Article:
The iPod maker would ultimately have to choose between making iTunes downloads compatible with rival platforms or pulling out of France if, as expected, the parliament in Paris approves a draft copyright law, according to the report.
The law would also allow rivals to serve up tunes to iPod users through their own online music download services.
Digital Rights Management (DRM) software embedded in tracks downloaded from Apple's iTunes Music Store prevents them from being played on digital music players other than an iPod, but the French bill seeks to impose "interoperability" on online music stores and break Apples closed system.
"It is unacceptable that... the key should be controlled by a monopoly. France is against monopolies," Martin Rogard, an adviser at the French Culture Ministry, told The Financial Times. "The consumer must be able to listen to the music they have bought on no matter what platform."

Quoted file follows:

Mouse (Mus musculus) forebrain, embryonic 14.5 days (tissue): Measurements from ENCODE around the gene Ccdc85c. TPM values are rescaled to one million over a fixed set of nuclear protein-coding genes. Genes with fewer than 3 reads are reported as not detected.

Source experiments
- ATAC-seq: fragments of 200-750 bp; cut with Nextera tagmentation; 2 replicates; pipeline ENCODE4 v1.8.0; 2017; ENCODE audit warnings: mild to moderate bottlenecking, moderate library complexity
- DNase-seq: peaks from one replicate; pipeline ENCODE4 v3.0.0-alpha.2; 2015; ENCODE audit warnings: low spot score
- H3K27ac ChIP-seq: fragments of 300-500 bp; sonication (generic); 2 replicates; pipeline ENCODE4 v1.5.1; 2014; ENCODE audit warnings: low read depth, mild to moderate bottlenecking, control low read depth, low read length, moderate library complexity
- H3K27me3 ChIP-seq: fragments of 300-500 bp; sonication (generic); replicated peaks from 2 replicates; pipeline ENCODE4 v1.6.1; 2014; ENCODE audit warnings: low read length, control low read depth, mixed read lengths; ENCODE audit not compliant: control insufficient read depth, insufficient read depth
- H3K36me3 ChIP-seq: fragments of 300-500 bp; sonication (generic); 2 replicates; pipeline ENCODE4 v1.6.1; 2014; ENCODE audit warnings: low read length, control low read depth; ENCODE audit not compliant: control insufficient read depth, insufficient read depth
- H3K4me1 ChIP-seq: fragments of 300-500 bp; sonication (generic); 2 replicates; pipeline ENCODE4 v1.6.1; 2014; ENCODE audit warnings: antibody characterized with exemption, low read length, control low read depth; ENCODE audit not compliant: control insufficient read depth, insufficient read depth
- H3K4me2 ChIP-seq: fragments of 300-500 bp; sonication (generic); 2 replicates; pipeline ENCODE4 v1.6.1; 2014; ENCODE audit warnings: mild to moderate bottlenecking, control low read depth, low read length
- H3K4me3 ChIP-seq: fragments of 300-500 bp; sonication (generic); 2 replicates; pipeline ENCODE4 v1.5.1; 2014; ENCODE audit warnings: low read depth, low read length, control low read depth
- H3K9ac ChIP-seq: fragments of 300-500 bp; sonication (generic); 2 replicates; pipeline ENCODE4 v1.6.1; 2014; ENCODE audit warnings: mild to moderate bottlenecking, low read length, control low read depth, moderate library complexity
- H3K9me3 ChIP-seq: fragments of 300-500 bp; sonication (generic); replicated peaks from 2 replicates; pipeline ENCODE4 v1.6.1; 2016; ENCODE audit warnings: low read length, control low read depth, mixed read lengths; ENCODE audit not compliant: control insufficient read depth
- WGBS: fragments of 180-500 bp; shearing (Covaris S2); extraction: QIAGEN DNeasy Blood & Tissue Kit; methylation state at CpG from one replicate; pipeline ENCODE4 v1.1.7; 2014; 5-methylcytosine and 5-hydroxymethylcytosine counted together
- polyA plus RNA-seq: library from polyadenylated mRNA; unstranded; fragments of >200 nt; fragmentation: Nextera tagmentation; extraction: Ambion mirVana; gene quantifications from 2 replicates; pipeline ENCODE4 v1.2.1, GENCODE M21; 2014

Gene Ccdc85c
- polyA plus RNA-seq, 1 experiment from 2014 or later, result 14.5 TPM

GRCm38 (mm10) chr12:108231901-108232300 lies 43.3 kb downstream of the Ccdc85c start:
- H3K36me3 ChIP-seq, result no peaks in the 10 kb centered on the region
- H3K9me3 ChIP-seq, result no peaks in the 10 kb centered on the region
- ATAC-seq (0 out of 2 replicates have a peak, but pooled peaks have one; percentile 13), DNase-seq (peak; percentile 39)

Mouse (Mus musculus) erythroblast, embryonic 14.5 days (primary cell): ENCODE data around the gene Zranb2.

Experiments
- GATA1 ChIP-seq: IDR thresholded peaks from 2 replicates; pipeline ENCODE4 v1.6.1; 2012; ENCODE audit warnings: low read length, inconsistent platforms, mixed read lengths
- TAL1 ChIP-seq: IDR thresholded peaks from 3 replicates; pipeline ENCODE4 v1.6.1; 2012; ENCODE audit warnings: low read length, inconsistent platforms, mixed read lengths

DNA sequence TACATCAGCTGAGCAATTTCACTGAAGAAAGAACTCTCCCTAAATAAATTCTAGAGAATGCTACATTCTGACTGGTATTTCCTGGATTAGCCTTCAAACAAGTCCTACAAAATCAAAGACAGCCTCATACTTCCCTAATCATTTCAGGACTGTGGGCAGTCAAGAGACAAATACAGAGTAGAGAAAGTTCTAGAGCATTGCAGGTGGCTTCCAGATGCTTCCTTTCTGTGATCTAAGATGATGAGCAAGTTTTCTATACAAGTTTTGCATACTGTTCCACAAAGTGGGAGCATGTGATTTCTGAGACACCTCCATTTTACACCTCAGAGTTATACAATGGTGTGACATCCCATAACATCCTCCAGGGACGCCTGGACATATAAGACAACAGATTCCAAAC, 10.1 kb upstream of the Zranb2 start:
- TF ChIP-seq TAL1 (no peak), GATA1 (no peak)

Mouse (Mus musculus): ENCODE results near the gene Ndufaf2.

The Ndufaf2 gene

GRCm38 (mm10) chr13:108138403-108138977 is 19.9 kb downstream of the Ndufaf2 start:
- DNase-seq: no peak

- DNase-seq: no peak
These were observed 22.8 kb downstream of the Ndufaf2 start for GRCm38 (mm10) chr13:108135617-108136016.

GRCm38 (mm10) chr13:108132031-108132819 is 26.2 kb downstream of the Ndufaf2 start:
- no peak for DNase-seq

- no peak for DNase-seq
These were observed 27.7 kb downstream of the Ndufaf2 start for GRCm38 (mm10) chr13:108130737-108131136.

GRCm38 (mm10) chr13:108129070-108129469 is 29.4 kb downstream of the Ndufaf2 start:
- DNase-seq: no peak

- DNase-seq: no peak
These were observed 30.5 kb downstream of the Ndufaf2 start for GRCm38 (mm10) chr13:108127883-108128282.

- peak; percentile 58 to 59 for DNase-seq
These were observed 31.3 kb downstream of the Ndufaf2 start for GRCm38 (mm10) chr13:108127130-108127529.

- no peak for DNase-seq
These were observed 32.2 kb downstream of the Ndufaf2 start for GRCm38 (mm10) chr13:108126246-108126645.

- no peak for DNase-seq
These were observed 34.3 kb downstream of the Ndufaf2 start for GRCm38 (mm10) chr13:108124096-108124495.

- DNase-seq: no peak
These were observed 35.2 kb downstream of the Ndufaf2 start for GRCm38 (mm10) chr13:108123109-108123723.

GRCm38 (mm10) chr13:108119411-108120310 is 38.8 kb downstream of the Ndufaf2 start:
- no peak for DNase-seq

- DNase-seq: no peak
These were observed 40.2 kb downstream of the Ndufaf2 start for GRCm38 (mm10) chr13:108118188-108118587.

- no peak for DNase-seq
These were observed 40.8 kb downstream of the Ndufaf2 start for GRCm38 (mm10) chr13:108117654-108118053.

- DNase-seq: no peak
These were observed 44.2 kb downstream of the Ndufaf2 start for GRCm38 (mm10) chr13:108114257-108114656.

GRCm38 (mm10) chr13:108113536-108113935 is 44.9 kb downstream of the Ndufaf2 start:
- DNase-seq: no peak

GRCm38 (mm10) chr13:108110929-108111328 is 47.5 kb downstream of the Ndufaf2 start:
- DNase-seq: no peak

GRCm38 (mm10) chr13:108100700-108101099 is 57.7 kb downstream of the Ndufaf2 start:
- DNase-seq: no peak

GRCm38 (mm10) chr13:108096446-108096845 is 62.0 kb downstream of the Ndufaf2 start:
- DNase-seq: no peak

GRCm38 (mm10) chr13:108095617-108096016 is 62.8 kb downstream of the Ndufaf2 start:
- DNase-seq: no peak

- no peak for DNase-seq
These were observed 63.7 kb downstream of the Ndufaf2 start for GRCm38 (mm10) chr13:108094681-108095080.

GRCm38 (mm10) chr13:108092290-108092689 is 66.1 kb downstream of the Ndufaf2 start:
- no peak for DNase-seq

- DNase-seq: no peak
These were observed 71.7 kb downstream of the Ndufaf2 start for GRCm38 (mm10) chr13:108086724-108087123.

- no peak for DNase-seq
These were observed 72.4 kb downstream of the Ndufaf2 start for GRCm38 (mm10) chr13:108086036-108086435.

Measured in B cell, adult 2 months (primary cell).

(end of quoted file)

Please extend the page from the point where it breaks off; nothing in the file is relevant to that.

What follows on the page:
Rogard said it was "desirable" that France led in this respect, but hoped that it was the start of a Europe-wide move to open up digital music.
However, opponents of the draft law say forcing Apple to admit competitors to a market it was instrumental in creating is sending the wrong signal to technology companies.
CompTIA, a trade association, reportedly said the law was the latest in a series of measures in the European Union that were "punishing inventors and stifling innovation."
Apple is reportedly waiting for the law to be passed before making any comment.